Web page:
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Australia: Northern Territory Parliament Passes Bill to Decriminalize Abortion, Improve Access

(Mar. 28, 2017) On March 21, 2017, Australia’s Northern Territory Parliament voted to pass the Termination of Pregnancy Law Reform Bill 2017 (NT) (Northern Territory Legislation website). The Bill amends part VI, division 8, of the Criminal Code Act (NT), which currently criminalizes the administration of a drug or use of an instrument with the intention of procuring a woman’s miscarriage. (Criminal Code Act (NT), s 208B, as in force at Nov. 1, 2016, Northern Territory Legislation website.) It also repeals the current provision in the Medical Services Act (NT) that sets out the circumstances in which it is lawful for a medical practitioner to give medical treatment intended to terminate a pregnancy, replacing this with the new abortion law framework provided by the Bill. (Medical Services Act (NT), s 11, as in force July 1, 2014, Northern Territory Legislation website.)

The Bill was passed with a vote of twenty to four. (Minutes of Proceedings No. 19, Mar. 21, 2017, at 8-9, Northern Territory of Australia Legislative Assembly website.) It will come into force on July 1, 2017. (Jill Poulsen, New Northern Territory Abortion Law to Come into Effect on July 1, DAILY TELEGRAPH (Mar. 23, 2017).)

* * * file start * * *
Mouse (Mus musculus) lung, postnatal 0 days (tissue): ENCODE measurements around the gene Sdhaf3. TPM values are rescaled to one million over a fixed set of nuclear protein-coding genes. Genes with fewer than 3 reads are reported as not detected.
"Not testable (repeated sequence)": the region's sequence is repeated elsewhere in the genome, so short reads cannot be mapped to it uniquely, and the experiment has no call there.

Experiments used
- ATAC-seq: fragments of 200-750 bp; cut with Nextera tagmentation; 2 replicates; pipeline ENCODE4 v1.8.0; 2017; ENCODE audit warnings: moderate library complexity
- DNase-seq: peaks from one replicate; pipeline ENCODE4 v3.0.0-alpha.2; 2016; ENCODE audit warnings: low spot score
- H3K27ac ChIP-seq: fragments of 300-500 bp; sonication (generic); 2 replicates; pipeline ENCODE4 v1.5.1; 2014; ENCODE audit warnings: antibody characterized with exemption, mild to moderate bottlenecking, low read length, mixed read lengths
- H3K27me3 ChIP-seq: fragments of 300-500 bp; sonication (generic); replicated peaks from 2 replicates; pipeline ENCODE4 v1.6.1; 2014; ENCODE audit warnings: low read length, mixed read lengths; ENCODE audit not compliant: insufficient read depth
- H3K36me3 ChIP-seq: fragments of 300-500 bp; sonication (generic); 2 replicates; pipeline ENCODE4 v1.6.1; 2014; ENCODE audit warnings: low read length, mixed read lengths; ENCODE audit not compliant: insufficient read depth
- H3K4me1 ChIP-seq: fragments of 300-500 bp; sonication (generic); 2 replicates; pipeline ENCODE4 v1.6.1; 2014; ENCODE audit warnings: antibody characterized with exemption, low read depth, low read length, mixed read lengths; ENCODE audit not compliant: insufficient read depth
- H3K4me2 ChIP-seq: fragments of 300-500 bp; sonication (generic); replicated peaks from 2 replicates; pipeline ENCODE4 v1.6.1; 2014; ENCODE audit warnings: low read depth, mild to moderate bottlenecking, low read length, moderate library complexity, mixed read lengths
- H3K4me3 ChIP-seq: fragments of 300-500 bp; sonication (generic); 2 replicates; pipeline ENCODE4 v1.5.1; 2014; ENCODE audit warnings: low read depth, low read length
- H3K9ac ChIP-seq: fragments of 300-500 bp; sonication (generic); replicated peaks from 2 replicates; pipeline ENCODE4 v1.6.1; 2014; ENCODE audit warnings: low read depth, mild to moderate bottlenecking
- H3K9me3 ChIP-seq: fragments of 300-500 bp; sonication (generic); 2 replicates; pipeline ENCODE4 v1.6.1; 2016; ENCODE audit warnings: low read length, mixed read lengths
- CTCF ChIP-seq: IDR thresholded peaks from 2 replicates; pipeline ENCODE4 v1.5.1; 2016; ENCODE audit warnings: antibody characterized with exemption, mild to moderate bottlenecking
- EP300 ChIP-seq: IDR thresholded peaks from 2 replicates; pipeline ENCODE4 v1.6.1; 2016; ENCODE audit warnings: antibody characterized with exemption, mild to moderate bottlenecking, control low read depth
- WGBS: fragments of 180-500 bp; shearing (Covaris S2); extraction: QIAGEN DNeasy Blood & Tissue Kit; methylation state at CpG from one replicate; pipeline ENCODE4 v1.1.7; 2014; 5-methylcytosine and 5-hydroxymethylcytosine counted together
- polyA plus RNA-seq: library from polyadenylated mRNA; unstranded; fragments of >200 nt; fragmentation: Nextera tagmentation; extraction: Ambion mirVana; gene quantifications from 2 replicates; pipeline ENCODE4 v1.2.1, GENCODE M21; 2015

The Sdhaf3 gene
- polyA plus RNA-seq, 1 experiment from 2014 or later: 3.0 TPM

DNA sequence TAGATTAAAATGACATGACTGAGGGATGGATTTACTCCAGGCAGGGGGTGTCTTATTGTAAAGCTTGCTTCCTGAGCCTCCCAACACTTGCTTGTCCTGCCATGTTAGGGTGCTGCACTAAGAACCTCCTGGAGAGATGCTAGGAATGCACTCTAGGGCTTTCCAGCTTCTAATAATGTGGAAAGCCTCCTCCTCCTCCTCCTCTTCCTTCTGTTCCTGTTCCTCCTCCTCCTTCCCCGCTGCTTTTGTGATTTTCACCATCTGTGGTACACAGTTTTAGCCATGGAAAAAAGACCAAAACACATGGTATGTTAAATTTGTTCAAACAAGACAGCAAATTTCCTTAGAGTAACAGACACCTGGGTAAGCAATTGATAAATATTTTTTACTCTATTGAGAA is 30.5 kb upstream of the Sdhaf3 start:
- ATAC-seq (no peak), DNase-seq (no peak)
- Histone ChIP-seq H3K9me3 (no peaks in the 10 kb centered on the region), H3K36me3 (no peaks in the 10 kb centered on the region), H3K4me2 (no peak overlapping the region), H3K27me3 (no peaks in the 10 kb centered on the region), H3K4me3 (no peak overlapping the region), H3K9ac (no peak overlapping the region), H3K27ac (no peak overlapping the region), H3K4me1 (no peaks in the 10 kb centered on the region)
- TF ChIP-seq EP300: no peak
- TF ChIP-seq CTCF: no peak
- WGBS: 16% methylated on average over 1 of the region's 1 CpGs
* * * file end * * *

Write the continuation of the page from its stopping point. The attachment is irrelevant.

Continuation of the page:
Existing Law: The Medical Services Act 

Section 11 of the Medical Services Act requires that, in order for an abortion to be performed,

  • a medical practitioner must reasonably believe that a woman is not more than 14 weeks pregnant;
  • the practitioner and another medical practitioner (one of whom must be a gynecologist or obstetrician) must be of the opinion that either
    • “the continuance of the pregnancy would involve greater risk to her life or greater risk of harm to her physical or mental health than if the pregnancy were terminated”; or
    • “there is a substantial risk that, if the pregnancy were not terminated and the child were born, the child would be seriously handicapped because of physical or mental abnormalities”;
  • the treatment must be given in a hospital; and